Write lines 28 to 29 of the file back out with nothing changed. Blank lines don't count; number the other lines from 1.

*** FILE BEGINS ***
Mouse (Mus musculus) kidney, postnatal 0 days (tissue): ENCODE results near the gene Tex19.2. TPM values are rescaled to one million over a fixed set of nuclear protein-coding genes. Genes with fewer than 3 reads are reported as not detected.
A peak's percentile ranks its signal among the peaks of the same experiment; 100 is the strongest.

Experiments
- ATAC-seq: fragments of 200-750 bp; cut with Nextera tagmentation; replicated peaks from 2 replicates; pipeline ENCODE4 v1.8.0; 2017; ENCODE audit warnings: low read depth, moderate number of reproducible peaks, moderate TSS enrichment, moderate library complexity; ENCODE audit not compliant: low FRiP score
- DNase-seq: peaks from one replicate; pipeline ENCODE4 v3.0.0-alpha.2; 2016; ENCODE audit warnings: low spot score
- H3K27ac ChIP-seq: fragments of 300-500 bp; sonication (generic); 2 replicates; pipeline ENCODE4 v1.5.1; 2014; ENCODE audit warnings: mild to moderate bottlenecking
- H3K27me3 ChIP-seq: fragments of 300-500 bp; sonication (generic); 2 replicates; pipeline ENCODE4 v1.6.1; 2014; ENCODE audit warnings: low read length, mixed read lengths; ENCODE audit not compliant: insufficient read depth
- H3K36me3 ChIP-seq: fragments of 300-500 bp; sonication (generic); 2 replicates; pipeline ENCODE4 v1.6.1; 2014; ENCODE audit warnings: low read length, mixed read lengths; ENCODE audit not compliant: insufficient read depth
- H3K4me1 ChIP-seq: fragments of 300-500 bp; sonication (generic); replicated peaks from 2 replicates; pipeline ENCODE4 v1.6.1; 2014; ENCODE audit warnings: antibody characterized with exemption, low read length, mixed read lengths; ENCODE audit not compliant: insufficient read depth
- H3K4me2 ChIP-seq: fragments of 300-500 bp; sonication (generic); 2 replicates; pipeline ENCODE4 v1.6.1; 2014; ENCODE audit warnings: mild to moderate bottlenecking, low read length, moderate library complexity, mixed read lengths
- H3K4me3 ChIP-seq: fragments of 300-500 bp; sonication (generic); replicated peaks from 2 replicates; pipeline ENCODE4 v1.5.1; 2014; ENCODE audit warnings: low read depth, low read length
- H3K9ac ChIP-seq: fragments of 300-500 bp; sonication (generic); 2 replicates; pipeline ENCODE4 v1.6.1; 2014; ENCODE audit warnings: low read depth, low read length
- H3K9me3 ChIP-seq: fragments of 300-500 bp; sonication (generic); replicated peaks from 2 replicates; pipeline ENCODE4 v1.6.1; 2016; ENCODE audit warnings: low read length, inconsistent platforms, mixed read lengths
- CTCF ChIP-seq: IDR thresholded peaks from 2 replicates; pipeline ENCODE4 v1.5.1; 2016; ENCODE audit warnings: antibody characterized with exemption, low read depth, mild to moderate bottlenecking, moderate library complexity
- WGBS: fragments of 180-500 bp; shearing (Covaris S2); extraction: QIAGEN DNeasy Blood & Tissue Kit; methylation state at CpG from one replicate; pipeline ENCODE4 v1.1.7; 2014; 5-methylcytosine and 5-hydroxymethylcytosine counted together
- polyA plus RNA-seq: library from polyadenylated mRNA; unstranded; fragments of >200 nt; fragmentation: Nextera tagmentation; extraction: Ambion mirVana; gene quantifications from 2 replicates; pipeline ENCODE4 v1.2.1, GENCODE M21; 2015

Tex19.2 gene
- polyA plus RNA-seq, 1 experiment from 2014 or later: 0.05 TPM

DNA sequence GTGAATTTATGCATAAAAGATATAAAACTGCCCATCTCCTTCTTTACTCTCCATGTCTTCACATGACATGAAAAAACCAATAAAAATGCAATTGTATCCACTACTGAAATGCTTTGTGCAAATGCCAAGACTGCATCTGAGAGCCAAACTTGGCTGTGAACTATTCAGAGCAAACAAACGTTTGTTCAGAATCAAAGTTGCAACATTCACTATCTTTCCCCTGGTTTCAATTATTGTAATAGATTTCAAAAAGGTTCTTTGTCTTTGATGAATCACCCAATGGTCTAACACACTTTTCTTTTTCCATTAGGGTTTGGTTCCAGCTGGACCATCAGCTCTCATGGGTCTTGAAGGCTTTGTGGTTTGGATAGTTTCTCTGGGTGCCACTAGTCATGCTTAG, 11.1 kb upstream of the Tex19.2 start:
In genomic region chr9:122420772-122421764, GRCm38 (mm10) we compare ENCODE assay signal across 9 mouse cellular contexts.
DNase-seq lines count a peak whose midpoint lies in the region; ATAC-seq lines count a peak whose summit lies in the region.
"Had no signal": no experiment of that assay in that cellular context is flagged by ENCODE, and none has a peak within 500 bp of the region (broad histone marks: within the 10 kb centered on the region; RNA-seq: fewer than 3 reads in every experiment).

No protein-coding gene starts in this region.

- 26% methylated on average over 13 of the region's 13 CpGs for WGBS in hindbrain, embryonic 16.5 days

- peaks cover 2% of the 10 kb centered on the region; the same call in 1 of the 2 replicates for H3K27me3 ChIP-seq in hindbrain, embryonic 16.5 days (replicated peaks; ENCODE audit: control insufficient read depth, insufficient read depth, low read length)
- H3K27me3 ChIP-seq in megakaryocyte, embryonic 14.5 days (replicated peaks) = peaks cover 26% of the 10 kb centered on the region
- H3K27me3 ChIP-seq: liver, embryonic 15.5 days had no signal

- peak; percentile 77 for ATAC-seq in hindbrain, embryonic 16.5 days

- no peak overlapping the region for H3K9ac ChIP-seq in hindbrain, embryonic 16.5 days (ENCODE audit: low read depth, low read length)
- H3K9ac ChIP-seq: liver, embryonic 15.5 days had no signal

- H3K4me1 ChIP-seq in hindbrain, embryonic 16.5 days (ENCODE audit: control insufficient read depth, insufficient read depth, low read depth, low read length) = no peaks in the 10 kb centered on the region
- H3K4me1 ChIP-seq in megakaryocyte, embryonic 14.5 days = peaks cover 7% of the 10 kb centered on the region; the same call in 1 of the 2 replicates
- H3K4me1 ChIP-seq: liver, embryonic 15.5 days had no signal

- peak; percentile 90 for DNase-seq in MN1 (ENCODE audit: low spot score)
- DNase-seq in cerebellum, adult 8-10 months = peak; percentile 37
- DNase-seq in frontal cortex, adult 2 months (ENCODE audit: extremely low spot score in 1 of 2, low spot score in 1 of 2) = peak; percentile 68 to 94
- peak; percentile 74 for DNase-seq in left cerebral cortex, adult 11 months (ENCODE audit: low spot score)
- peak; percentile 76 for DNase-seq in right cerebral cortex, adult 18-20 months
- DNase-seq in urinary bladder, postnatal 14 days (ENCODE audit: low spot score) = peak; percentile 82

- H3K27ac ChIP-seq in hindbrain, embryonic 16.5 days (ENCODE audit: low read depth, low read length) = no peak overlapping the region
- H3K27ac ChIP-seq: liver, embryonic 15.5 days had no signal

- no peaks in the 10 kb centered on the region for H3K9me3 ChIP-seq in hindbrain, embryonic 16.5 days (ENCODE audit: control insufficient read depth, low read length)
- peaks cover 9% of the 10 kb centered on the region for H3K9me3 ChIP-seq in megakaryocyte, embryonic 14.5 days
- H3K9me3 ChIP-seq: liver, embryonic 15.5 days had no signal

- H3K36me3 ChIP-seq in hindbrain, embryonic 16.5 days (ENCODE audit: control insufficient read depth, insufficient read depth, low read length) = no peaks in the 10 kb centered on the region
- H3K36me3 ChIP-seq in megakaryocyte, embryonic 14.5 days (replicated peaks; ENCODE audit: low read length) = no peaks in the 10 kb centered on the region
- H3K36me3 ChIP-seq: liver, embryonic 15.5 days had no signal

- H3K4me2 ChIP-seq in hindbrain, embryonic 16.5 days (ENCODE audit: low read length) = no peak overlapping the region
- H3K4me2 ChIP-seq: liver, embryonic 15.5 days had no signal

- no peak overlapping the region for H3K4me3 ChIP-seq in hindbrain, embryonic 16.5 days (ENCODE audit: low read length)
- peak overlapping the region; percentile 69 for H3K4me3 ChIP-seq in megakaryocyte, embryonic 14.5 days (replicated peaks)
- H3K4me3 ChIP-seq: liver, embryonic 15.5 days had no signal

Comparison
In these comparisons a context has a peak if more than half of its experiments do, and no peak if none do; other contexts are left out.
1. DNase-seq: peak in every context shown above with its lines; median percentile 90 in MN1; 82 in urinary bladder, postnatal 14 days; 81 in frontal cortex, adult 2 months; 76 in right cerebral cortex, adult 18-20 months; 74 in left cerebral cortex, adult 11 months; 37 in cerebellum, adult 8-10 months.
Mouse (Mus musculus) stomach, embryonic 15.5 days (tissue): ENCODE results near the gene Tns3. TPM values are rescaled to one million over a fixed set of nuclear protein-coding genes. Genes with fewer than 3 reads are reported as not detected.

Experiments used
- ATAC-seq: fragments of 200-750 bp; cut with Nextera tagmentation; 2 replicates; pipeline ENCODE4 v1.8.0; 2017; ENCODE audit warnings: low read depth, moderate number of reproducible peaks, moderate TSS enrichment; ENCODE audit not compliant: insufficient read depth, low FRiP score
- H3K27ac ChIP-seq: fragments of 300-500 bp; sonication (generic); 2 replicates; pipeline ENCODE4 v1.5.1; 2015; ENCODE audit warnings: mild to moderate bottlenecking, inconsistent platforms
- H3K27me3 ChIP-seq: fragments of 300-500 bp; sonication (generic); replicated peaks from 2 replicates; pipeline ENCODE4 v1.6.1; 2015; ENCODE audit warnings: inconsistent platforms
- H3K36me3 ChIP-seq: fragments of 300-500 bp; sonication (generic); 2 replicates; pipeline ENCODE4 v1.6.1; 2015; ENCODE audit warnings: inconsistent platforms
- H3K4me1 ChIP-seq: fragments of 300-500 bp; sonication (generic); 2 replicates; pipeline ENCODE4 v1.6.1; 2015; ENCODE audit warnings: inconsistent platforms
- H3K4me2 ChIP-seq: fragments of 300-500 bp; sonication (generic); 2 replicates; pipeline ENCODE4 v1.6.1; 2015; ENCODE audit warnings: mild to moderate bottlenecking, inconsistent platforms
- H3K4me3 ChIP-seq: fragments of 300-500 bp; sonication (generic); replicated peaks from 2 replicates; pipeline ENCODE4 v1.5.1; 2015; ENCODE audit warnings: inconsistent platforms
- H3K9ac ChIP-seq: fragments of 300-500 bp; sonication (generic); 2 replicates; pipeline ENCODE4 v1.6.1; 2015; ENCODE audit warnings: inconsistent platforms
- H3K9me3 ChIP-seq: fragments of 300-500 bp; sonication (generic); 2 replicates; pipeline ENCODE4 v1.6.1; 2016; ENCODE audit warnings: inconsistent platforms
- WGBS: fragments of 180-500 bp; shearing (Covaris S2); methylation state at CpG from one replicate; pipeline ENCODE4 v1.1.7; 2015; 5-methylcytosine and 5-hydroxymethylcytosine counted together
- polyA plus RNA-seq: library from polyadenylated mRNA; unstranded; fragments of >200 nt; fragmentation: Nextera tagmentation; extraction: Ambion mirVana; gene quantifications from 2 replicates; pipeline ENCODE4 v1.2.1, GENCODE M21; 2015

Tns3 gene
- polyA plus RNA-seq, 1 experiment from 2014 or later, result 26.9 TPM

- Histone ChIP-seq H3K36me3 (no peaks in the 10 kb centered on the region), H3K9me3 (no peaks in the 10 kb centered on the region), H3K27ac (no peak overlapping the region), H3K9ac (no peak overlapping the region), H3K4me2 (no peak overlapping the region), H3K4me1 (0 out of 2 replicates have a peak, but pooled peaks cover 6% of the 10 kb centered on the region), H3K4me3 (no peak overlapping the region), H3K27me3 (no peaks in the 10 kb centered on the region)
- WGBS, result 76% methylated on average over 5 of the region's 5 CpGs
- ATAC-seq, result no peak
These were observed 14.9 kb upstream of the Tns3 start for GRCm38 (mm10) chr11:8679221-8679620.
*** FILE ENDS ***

- peak; percentile 77 for ATAC-seq in hindbrain, embryonic 16.5 days

- no peak overlapping the region for H3K9ac ChIP-seq in hindbrain, embryonic 16.5 days (ENCODE audit: low read depth, low read length)